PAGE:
REVIEW: Sierra Cinemas presents ‘Cyrano de Bergerac’ | TheUnion.com

REVIEW: Sierra Cinemas presents ‘Cyrano de Bergerac’

John Deaderick
Special to The Union

Know & Go

WHO: Sierra Cinemas Presents National Theatre Live

WHAT: Cyrano de Bergerac

WHEN: Wednesday, Feb. 26 at 3:30 p.m.

WHERE: Sierra Cinemas, E. Main Street Grass Valley

TICKETS: $18 adults, $15 seniors, children 12 and under and students with ID; Available online at http://www.sierratheaters.com or at the Sierra Cinemas Box Office

INFO: http://www.sierratheaters.com or call 530-477-9000

Edmund Rostand’s enduring 1897 play has given birth to multiple screen adaptations. A short list includes José Ferrer’s 1950 Oscar-winning title performance, the highly acclaimed 1990 French version starring Gérard Depardieu, 1987’s Steve Martin comedic update “Roxanne” (with Grass Valley native Rick Rossovich in the role of the inarticulate pretty boy, Christian). In 2005, The Metropolitan Opera produced an opera by Franco Alfano with Placido Domingo as the big-nosed protagonist. The play has been adapted and altered to fit changing tastes and styles since shortly after its premier. Some years back, Paul Emery Productions presented a stage version at the Nevada Theatre. I was happy to have had a hand in that.

The play is rooted in fact: there truly was a hot-tempered French soldier, a Gascon Cadet who, though a soldier noted for his bravery, was also a noted poet. And he had a large nose. Rostand’s play opens in 1640. The author’s research, his historical accuracy, is laudable. The characters and major events are real. The opening scene in the theater of the Hôtel Burgundy is not only hilarious, but a sparklingly clear window into the performance style of the day. Depardieu’s film recreates this scene to perfection. A side note: it is believed that this play introduced the word “panache” into the English language.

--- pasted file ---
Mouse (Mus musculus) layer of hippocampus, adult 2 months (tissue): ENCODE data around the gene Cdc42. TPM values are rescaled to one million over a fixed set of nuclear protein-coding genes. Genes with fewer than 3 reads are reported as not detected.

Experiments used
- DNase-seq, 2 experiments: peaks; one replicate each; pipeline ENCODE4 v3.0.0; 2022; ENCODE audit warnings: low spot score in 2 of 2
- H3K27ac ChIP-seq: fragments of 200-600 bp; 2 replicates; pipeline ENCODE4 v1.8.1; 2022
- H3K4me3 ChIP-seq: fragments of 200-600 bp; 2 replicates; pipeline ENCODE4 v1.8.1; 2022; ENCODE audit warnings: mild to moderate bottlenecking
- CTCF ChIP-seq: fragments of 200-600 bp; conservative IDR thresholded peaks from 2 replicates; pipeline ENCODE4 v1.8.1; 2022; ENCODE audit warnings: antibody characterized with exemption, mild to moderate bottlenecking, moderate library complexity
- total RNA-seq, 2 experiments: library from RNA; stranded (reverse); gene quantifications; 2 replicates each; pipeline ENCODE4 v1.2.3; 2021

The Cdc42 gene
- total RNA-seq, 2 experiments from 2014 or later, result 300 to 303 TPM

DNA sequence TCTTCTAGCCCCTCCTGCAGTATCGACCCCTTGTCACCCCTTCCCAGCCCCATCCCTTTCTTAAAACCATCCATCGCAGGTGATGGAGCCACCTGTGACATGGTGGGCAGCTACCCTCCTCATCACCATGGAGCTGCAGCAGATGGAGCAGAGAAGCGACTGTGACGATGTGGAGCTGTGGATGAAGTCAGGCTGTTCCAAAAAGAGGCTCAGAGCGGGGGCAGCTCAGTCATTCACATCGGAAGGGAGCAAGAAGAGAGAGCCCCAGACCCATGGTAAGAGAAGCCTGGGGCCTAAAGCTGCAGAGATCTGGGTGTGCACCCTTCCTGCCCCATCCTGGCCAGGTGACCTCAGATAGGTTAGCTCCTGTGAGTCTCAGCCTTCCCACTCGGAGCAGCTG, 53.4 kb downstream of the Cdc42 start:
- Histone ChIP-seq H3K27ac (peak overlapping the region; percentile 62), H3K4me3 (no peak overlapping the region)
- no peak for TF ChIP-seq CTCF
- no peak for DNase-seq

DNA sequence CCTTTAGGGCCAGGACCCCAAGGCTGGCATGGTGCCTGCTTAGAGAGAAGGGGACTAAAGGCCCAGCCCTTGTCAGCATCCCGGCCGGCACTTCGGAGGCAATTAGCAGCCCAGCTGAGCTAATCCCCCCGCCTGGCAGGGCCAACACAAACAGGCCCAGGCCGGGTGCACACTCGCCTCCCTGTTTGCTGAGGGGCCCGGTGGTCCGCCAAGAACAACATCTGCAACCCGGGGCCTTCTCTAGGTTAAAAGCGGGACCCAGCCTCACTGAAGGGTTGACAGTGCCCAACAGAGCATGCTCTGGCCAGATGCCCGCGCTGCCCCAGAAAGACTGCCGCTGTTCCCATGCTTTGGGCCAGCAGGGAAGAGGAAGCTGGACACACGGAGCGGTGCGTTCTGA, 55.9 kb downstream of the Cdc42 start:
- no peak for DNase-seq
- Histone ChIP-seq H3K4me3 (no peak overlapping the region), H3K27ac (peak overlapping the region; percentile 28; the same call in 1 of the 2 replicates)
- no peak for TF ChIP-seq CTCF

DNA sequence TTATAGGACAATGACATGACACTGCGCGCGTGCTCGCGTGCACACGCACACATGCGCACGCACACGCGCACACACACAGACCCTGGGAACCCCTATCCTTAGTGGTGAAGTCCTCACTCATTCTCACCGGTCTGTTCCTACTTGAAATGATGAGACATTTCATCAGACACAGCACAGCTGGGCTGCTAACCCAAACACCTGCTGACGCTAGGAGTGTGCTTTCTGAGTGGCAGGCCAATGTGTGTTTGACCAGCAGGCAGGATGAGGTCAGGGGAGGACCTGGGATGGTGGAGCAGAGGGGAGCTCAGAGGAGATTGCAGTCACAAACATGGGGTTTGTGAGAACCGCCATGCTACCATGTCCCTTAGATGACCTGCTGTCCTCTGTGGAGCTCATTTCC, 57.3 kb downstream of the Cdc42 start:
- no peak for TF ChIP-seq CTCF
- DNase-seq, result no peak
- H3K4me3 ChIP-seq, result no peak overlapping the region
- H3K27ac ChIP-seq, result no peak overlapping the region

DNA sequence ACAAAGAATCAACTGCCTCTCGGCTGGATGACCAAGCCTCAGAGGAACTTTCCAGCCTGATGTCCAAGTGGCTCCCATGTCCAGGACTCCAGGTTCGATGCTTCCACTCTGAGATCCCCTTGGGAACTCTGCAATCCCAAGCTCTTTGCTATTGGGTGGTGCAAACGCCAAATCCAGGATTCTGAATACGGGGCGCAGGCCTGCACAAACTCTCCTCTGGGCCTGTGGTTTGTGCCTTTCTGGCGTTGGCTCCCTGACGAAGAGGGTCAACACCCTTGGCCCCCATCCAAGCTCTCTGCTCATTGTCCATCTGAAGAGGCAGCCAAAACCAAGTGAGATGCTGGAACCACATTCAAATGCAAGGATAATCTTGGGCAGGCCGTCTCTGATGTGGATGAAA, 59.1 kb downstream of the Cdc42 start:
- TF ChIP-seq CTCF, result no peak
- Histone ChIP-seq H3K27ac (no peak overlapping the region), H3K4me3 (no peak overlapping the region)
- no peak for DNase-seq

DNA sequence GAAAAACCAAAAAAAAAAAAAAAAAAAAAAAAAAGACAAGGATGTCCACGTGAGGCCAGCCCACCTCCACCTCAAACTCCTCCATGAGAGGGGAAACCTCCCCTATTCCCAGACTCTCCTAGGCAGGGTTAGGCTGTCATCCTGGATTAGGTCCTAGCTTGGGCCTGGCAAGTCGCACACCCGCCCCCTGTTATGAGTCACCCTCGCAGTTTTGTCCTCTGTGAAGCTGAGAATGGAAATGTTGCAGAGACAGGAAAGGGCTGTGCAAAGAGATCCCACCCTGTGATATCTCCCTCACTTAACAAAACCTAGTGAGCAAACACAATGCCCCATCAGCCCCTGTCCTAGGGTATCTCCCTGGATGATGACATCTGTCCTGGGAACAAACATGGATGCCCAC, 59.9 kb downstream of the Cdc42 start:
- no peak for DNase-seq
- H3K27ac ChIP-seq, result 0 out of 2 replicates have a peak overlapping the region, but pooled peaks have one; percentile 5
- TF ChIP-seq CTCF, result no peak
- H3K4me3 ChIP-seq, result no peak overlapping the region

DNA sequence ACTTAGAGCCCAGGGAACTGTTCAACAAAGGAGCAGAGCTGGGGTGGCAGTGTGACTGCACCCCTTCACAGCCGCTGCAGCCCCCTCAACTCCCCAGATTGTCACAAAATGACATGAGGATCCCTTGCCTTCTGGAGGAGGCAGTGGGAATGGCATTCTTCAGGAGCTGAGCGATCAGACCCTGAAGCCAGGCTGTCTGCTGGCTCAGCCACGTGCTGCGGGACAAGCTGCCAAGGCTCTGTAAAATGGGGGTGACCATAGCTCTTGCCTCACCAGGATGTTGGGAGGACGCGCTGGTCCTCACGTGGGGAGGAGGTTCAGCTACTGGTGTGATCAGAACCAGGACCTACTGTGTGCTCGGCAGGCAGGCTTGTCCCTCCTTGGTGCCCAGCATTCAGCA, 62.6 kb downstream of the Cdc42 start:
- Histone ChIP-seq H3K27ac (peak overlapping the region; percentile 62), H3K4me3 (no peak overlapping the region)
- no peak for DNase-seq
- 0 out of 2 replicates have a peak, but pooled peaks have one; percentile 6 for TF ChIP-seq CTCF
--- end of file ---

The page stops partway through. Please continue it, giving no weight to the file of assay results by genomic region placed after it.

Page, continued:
The current modern-dress version features film star James McAvoy (“X-Men,” “Atonement,” “Split”). Billed as an adaptation, rather than a translation, the script does share with its source its use of verse. The rhyming is often fast, and quite clever. This production could only be mounted in these times: the Hamiltonian hip-hopification of theater is off and running. Contemporary references litter the script; there is even a nod to the Steve Martin film. The setting is minimal, austere, the performance style presentational. We must imagine rapiers, locations, and the nose. One is reminded of the Prologue in Shakespeare’s Henry V: “Think when we talk of horses, that you see them / Printing their proud hoofs I’ the receiving earth.” In general, actors speak out directly to the audience rather than to one another. But when they do face off, you know it is significant.

But the reason this is a must see production is McAvoy. His immersion into character is complete, fully realized. His command of the language is supreme – nice to hear him in his native Scots brogue – and his physicality astounds. McAvoy leaps from one expressive moment to the next, from the highest heights to the depths of despair, often in a heartbeat. It’s a performance for the ages. But I missed the prosthetic nose. I could have loaned him mine, I’ve kept it.

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John Deaderick is a local theatre artist and the author of “Make Sweet the Minds of Men: Early Opera and Tragic Catharsis,” available at Amazon.com.


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